was a being that could not be trusted?
The tendency of to-day is the deplor
able one ot making men into machines,
and the Young Men's Christian Associa
tion can and ought to be used in a large
measure to set the current in the other
way and make men out of men.
Does it pay? -
- H. B. HpxLnrGsoRTH.
WE PAY CASH 100 CENTS ON THE DOLLAR AND-SELL.
CHEAPER THAN ANY HOUSE IN THE CITY.
BEMip SLAUGHTER S1LE:---1895.
THE NEW TARIFF
On All Imported Woo en Goods and Sills
13 IN OPERATION JANUARY 1ST.
We must close out our stock of nice fine goods and make room for our new stock'
under the new tariff regulations. : : : $1.75 Silk Henrietta at $1.10; 1.50 Silk
Henrietta at 85 cts.; $1.00 Henrietta at 65 cts,; $1.25 Bedford Cords at S5 cents; Sfc25
French Serges at 85 cts.; $1.00 French Serges at 65 cts.; all wool 1 yd. wide: $1.25 Broad
Cloth at 75 cts.; 65 ct Flannels, 46 in. wide at 50 cts. : : : In our Shoe department
we offer the choicest line in the west, C. D. and B. widths, in fine new goods. : : :
Call and see for yourself the Wonderful Bargains at Rennie's for January and February in
1895. : . ; Amoskeag Ginghams at 5 cts. per vard, Lawrence LL uslin at 4 cts.
per yard, Lonsdale Muslin at 6 cts. per yard, at " RENNIE'S.
When and How to Sow Alfalfa
Del phis Vincent, of St. Edwards,N"eb
thus gives his experience in the Ne
braska Farmer, upon the subject of most
vital interest to Lincoln county farmers.
"in answer to inquiry oy your paper
last week about sowing alfalfa seed in
the spring on winter wheat or on rye
helds I would say that it is not ndvisa
ble. I have sown- twice in the oast ten
years. It has nover been succeesfu
with growing crops in my locality, but
in the spring of 1892 I put in twenty-five
acres again on rye field. Later in the
season my experimenting was success
ful. If a farmer has not a trood stand of
winter wheat and wishes to put in alfalfa
I should use a disc harrow both ways
before sowing it, and then sow the seed
broadcast and harrow twice. The best
time to do this work is the first week of
May, allowing the green stuff to lie
where it falls. In this way vou would
prevent the fine dust from blowing
away and give the plant a chance to take
root. The fall plowing makes a fine
seed bed and the ground is in fine shape
but it is not advisable to sow on fall
plowing where there are severe .wind
storms, such as we very often have in
early spring when there will be clouds
of dust on fall plowing. Much of the
seed will be blown away before it has a
chance to take roots. Our best alfalfa
fields are on rolling land. We have
some growing wnere our nrst water
vein is from ninety to 200 feet beiow the
surface. It has been growing there for
the last eight 'years and is just as good
to-day as the year after sowing. This is
my experience here in Boone county.
In some localities, on low land, where
there is plenty of moisture, and where
irrigation is practiced, it will do twice
as well. I sow all my alfalfa alone now,
as the nature of alfalfa demands light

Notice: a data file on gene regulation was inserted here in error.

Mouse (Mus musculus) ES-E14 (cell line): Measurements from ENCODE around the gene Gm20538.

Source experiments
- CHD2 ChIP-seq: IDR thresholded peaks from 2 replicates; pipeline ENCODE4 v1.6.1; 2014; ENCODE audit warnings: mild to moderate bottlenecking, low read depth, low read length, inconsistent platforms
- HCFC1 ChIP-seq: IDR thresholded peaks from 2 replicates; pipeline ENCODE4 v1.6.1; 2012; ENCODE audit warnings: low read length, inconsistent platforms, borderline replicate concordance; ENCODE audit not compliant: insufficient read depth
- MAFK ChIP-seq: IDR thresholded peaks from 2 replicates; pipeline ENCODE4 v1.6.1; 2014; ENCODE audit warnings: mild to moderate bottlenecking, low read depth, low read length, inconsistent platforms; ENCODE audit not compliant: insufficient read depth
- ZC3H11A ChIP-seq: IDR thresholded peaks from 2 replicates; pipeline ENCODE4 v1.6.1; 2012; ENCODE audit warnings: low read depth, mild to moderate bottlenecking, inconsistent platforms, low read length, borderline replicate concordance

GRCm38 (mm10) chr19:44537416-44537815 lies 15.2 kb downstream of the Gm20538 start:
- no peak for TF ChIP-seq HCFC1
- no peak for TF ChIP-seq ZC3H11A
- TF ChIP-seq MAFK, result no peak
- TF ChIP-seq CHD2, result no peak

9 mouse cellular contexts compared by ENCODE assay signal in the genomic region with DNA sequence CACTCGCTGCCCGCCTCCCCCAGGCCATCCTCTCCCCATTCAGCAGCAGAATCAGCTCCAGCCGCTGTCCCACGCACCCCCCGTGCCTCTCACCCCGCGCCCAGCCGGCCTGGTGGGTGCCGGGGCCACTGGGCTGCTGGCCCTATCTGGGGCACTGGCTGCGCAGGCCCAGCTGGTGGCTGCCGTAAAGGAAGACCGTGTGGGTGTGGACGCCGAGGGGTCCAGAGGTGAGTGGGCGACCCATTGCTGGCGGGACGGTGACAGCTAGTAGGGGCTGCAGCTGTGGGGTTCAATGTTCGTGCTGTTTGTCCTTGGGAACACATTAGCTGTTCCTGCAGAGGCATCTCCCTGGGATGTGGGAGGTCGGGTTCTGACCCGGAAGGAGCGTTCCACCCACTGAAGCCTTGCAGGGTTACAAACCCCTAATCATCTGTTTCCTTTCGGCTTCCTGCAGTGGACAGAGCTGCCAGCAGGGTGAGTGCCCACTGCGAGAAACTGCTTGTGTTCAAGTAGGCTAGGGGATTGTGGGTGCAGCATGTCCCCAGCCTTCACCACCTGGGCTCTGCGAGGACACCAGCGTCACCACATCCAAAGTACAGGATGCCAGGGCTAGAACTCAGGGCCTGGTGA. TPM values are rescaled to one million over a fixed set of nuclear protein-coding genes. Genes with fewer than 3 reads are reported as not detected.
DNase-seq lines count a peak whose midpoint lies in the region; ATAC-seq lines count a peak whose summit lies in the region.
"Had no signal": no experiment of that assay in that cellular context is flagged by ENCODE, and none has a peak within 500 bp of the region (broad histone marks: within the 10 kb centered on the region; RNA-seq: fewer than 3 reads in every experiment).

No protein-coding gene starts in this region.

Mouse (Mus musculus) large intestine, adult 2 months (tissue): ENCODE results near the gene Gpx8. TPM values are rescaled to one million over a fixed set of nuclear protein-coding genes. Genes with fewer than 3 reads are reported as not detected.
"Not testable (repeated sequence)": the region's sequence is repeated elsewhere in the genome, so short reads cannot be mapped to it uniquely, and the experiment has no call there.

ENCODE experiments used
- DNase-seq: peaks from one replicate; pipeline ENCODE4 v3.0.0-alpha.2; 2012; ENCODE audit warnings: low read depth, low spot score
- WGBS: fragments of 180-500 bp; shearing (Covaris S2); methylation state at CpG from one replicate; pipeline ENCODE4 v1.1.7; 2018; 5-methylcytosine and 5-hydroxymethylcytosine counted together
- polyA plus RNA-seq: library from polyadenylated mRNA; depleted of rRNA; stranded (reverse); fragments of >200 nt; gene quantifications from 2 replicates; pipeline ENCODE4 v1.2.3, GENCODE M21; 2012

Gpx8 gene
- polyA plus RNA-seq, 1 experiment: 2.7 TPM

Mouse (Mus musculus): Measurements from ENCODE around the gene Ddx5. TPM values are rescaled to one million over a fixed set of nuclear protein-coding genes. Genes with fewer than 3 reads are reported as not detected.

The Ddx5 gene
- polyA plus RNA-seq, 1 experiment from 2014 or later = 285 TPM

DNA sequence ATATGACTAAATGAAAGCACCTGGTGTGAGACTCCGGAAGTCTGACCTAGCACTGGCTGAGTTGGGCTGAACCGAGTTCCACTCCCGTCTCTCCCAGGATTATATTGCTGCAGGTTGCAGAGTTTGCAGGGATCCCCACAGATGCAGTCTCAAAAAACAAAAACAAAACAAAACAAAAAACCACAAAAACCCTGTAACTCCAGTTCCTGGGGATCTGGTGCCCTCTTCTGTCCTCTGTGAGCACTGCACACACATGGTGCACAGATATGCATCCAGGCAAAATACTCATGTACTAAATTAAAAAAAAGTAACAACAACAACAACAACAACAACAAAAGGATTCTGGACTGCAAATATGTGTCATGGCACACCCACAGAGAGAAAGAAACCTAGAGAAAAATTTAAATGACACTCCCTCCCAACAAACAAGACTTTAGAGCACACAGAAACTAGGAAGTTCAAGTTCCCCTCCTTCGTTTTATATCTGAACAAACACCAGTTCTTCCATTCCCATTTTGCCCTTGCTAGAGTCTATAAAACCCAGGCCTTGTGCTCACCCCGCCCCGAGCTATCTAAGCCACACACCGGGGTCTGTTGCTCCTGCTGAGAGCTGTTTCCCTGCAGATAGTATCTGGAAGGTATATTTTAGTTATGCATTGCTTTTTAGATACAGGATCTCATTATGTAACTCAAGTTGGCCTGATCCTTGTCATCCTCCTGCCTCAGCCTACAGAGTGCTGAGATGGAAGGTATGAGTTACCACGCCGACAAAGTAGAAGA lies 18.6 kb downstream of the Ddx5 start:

and sunshine. Now, my friend, in read
ing this you might say we had too
much sunshine last- year, 1894, but I had
sown ninety-live acres in the spring. It-
did wonderfully well for the season un
til the hot winds came. It then with
ered down and it was doubtful for a
long time whether it would come up or
not until we bad the fall ram. Then it
grew up to eight inches and its roots
were twenty-two inches deep in the
ground. If we have any rain this spring,
it will be successful for last year's sow
ing. I am going to sow fifty acres more
this spring. We have a 318-acre alfalfa
field besides that ninety-five acres, but
the hot winds and the panic did not
wither the old alfalfa field. It was as
fresh and green as in the spring, only it
was short. We cut one and a half tons
per acre in the season, and I threshed
out fifty acres which gave 197 bushels
first quality of seed. In good seasons
we cut five tons per acre on the same
ground. I must remind you this is not
grown on irrigated lanu. it n were, it
would be as good again. I hope this does
not tiro you. I must stop. There has
been a ereat deal said about this excel
lent forage plant for the last two years.
Of course there is a variety of opinion
as to its culture. But there is enough
in it to call for thorough and good atten
tion. The farmer must determine
which pays the best for growing it by
his own experiment.
The ladies are having a hard time of it
in the Colorado legislature. According
to the dispatches they were "blushing
furiously" through nearly the whole
session b riday, and one of them pro
tested with a very red face that "the
language used by the men was an insult
to the women of Colorado." If the men
purposely turned the debate in a way to
be offensive to the women on tho floor,
they deserve the severest condemnation.
But ladies will lose their case if they
blush and protest when the debate be
comes too pointed for their comfort.
Unless they are able to steel themselves
against these annoyances and take part
in the proceedings with cold-eyed can
dor, it would be much better for them
to remain away from the sessions of the
The majority of the retiring members
of the late congress protest that they are
poorer to-day than when they took their
seats in that remarkable and odorous
body. So say we all of us. There are
mighty few men in this country that are
not poorer either in property or wages
than they were in November, 1892. And
they generally believe that it was the
servile insurrection of the Fifty-third
congress against the republic that made
them poorer. Journal,
"(jB' ' '
ALFALFA, POTATOES, CORN AND HA